How Is This Uninhabited Tropical Island Among the Most Polluted in the World?

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Every day, 3,500 pieces of trash wash up on the soft, white sand beaches of Henderson Island, but there isn’t anyone around to clean it up. Located in the South Pacific, Henderson Island is completely uninhabited, and yet it currently has the highest density of plastic waste on the planet.

The United Nations named Henderson Island a UNESCO World Heritage site in 1988 for its rare ecological state that was “practically untouched by a human presence.” But looking at it now, you would’ve never guessed. Every inch of the beach is covered in litter — buoys from ships, cigarette lighters, nylon ropes, plastic bags, bottles, and debris of all types mar what could be a tropical paradise. According to a study published Monday in the Proceedings of the National Academy of Sciences by Jennifer Lavers and her colleagues, there is currently 17.6 tons of debris on the shores of the tiny island. The world produces that amount of plastic every 1.98 seconds, the researchers wrote.

Because of its location within the Pacific Ocean, Henderson Island happens to be situated right on the edge of a circular current system known as the South Pacific Gyre. When litter is picked up in the current, pulled into the circular system, and finally pushed out along the edges, the trash just happens to land right where Henderson Island lies. So even though it’s uninhabited, the human impact on this ecosystem is greater than even the most populated cities in the world.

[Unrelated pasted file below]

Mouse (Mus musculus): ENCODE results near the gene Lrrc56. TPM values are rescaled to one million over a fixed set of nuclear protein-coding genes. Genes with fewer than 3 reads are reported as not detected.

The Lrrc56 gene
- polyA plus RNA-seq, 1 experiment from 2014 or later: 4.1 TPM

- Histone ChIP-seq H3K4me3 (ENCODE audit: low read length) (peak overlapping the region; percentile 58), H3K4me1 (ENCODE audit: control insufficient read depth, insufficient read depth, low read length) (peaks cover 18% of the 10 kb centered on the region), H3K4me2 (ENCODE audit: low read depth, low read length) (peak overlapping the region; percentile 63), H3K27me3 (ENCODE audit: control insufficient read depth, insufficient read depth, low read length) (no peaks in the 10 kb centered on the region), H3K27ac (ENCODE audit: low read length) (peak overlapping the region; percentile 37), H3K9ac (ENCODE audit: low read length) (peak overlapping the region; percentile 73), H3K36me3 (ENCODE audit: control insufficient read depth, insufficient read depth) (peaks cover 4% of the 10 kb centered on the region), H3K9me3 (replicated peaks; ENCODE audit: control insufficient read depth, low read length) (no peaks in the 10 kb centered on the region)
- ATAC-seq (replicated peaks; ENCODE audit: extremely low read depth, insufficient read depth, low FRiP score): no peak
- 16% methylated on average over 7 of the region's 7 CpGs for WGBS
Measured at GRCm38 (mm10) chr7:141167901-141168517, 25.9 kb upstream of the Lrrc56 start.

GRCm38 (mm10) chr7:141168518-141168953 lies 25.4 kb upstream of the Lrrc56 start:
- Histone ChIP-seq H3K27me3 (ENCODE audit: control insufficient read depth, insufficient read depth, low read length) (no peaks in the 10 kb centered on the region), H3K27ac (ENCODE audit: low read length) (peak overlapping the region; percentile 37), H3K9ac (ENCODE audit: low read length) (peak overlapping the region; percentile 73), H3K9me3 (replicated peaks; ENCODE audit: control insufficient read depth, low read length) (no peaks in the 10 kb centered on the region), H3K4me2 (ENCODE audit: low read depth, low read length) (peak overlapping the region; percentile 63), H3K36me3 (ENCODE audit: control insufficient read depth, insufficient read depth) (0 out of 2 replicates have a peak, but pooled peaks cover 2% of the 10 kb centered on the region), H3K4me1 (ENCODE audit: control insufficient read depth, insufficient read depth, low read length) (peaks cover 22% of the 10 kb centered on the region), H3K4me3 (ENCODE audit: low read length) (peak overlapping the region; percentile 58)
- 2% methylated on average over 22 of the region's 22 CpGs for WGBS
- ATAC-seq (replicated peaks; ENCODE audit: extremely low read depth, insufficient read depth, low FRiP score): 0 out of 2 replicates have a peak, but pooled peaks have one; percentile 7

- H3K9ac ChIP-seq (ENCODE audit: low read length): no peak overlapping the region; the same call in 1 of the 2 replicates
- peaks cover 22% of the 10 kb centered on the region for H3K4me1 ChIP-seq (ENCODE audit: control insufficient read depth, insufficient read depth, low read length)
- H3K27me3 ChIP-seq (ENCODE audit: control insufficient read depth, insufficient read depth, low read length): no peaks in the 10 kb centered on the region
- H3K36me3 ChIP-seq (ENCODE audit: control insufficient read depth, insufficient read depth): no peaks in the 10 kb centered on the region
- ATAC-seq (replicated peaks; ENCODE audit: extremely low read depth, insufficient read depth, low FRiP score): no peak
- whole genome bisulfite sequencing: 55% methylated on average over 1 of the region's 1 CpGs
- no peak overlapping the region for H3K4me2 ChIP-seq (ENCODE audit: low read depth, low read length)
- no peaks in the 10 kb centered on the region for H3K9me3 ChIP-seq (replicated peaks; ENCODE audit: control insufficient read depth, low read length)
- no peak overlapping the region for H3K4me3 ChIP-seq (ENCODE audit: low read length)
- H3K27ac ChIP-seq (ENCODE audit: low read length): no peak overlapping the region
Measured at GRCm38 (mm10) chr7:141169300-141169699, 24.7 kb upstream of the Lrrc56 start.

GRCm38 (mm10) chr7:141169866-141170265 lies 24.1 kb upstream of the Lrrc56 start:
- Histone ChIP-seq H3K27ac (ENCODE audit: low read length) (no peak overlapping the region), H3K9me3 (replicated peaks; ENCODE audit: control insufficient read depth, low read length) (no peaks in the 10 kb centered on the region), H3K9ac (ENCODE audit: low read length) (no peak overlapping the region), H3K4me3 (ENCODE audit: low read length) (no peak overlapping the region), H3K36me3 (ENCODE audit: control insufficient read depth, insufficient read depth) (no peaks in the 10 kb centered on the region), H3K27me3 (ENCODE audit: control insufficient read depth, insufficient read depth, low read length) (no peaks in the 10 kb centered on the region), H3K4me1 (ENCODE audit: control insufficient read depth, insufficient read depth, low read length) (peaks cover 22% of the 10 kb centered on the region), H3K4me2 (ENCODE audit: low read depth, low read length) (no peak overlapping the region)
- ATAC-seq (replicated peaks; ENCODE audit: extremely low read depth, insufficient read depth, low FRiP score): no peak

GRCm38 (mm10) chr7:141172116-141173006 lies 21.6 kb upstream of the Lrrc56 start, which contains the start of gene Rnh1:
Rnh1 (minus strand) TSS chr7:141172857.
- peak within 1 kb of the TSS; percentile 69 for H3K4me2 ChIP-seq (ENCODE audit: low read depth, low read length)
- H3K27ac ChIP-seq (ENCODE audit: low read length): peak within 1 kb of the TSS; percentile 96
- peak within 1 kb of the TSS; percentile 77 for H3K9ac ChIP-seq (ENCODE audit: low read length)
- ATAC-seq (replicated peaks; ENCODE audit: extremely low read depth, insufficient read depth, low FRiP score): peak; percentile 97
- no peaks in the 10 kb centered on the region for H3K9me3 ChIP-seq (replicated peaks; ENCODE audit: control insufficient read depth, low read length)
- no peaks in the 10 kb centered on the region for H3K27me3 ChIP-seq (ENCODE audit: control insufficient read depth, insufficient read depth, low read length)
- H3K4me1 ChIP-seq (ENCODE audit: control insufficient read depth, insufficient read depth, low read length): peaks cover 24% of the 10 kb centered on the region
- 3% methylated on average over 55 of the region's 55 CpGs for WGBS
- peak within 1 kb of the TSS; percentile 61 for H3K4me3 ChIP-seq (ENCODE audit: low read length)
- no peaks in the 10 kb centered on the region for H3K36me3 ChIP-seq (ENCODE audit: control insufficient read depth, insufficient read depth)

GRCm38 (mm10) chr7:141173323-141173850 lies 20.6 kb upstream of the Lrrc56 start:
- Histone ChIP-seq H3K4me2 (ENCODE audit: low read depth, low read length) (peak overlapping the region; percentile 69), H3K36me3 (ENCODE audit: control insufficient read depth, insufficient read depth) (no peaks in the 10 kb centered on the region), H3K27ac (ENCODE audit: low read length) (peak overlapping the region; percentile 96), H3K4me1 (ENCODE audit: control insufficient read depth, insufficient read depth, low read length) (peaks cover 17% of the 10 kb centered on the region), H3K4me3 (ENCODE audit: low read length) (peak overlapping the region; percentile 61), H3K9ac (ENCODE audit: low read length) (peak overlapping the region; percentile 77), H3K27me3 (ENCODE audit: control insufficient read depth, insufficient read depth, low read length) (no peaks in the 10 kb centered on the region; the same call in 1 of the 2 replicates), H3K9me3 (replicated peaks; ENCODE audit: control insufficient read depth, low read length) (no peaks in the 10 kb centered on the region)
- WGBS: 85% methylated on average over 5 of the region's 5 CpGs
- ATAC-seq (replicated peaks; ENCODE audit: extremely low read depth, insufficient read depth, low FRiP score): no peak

According to the research, scientists were able to determine that that the 1.7.6 tons of garbage that has been carried to Henderson Island by ocean currents is from China, Japan, South America, Europe, the United States and Russia, despite the nearest major population being 3,000 miles away from the island.

“I’ve been fortunate in my career as a scientist to travel to some of the remote islands in the world, but Henderson was really quite an alarming situation,” study author Lavers told the Australian Broadcasting Corporation. “It speaks to the fact that these items that we call ‘disposable’ or ‘single-use’ are neither of those things — and that items that were constructed decades ago are still floating around there in the ocean today, and for decades to come.”

“More than 3,500 new items arrive every day,” Alex Bond, a conservation scientist who co-authored the PNAS report with Lavers, told The Washington Post. “Because Henderson is just so seldomly visited, a beach cleanup for lack of a better phrase is just not feasible. Plastic is a global problem. The pieces that we found on Henderson — none of it was from Henderson… so to tackle it we need global cooperation.”